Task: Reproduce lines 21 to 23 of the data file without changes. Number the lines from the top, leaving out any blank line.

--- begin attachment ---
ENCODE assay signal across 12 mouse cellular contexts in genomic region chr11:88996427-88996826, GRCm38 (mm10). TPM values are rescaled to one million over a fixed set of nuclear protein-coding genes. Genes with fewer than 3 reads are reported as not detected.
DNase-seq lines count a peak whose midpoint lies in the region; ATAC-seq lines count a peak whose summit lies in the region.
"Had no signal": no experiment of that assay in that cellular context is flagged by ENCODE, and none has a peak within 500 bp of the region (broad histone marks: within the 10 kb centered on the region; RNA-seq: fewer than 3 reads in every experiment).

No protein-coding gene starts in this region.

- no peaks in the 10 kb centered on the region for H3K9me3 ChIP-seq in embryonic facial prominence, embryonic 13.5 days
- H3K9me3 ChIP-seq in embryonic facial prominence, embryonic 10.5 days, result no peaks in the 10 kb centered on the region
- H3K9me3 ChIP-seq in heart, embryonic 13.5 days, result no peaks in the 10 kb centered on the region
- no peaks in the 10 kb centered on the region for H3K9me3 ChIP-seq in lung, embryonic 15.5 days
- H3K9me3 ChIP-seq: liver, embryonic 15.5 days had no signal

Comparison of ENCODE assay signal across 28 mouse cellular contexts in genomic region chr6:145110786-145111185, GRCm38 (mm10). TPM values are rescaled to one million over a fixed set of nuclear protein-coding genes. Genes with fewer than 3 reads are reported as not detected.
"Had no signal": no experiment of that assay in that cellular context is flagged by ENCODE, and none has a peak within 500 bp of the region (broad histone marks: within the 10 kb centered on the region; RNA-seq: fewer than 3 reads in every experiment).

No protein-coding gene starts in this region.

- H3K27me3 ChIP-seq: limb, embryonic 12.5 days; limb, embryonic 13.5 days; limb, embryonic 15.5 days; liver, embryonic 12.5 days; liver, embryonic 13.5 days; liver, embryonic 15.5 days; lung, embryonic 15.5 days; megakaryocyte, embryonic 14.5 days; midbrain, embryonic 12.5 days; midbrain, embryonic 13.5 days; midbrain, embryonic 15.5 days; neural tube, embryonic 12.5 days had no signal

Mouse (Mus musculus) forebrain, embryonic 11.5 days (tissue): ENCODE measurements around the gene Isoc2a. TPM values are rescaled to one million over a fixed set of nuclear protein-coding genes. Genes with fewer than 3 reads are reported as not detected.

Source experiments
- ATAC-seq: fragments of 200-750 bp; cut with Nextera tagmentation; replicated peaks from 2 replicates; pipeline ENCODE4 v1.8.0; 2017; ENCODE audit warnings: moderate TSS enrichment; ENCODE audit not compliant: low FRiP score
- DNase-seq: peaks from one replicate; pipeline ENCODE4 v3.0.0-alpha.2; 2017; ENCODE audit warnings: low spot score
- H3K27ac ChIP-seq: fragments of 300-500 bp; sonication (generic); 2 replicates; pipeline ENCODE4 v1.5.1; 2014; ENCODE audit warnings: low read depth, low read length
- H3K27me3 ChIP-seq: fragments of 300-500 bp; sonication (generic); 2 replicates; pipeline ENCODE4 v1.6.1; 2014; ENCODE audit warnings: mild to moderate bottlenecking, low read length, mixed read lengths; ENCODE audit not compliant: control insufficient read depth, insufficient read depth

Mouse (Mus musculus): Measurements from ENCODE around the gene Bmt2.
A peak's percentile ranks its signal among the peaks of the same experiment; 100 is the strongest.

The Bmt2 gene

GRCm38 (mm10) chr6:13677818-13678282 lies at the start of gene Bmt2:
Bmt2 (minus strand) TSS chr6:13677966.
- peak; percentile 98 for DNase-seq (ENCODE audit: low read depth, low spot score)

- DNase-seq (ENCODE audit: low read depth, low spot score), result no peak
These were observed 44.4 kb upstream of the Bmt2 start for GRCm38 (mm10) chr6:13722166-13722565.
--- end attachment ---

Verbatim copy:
A peak's percentile ranks its signal among the peaks of the same experiment; 100 is the strongest.

The Bmt2 gene

GRCm38 (mm10) chr6:13677818-13678282 lies at the start of gene Bmt2: